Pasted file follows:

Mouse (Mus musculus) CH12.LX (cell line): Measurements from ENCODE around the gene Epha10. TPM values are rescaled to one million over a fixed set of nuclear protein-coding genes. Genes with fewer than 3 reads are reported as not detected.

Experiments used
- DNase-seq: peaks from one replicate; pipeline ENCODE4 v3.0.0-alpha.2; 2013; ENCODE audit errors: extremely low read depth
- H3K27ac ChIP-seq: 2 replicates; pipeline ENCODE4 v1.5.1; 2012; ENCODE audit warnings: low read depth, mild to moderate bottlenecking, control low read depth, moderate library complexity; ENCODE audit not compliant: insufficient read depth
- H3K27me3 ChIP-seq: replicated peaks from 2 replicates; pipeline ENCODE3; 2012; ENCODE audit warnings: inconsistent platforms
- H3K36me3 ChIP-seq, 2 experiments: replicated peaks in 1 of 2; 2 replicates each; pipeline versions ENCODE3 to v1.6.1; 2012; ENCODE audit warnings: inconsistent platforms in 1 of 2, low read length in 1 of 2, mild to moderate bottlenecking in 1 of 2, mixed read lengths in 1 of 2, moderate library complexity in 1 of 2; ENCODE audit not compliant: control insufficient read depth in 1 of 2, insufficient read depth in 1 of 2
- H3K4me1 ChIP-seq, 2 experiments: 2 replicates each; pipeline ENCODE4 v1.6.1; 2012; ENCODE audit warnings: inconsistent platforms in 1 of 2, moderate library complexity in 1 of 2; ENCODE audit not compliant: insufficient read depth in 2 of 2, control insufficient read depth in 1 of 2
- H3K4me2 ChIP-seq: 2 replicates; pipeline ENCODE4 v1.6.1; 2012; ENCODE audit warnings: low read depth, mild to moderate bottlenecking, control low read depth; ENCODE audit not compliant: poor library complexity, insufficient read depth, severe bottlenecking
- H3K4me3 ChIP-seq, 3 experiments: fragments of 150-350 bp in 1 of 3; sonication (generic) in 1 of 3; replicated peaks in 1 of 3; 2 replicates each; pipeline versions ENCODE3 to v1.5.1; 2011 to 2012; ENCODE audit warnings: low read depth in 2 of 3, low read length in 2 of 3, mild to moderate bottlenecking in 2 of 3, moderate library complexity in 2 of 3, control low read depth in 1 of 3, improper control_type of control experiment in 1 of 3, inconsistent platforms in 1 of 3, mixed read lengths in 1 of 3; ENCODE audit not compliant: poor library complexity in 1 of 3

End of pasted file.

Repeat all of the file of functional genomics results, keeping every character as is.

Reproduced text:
Mouse (Mus musculus) CH12.LX (cell line): Measurements from ENCODE around the gene Epha10. TPM values are rescaled to one million over a fixed set of nuclear protein-coding genes. Genes with fewer than 3 reads are reported as not detected.

Experiments used
- DNase-seq: peaks from one replicate; pipeline ENCODE4 v3.0.0-alpha.2; 2013; ENCODE audit errors: extremely low read depth
- H3K27ac ChIP-seq: 2 replicates; pipeline ENCODE4 v1.5.1; 2012; ENCODE audit warnings: low read depth, mild to moderate bottlenecking, control low read depth, moderate library complexity; ENCODE audit not compliant: insufficient read depth
- H3K27me3 ChIP-seq: replicated peaks from 2 replicates; pipeline ENCODE3; 2012; ENCODE audit warnings: inconsistent platforms
- H3K36me3 ChIP-seq, 2 experiments: replicated peaks in 1 of 2; 2 replicates each; pipeline versions ENCODE3 to v1.6.1; 2012; ENCODE audit warnings: inconsistent platforms in 1 of 2, low read length in 1 of 2, mild to moderate bottlenecking in 1 of 2, mixed read lengths in 1 of 2, moderate library complexity in 1 of 2; ENCODE audit not compliant: control insufficient read depth in 1 of 2, insufficient read depth in 1 of 2
- H3K4me1 ChIP-seq, 2 experiments: 2 replicates each; pipeline ENCODE4 v1.6.1; 2012; ENCODE audit warnings: inconsistent platforms in 1 of 2, moderate library complexity in 1 of 2; ENCODE audit not compliant: insufficient read depth in 2 of 2, control insufficient read depth in 1 of 2
- H3K4me2 ChIP-seq: 2 replicates; pipeline ENCODE4 v1.6.1; 2012; ENCODE audit warnings: low read depth, mild to moderate bottlenecking, control low read depth; ENCODE audit not compliant: poor library complexity, insufficient read depth, severe bottlenecking
- H3K4me3 ChIP-seq, 3 experiments: fragments of 150-350 bp in 1 of 3; sonication (generic) in 1 of 3; replicated peaks in 1 of 3; 2 replicates each; pipeline versions ENCODE3 to v1.5.1; 2011 to 2012; ENCODE audit warnings: low read depth in 2 of 3, low read length in 2 of 3, mild to moderate bottlenecking in 2 of 3, moderate library complexity in 2 of 3, control low read depth in 1 of 3, improper control_type of control experiment in 1 of 3, inconsistent platforms in 1 of 3, mixed read lengths in 1 of 3; ENCODE audit not compliant: poor library complexity in 1 of 3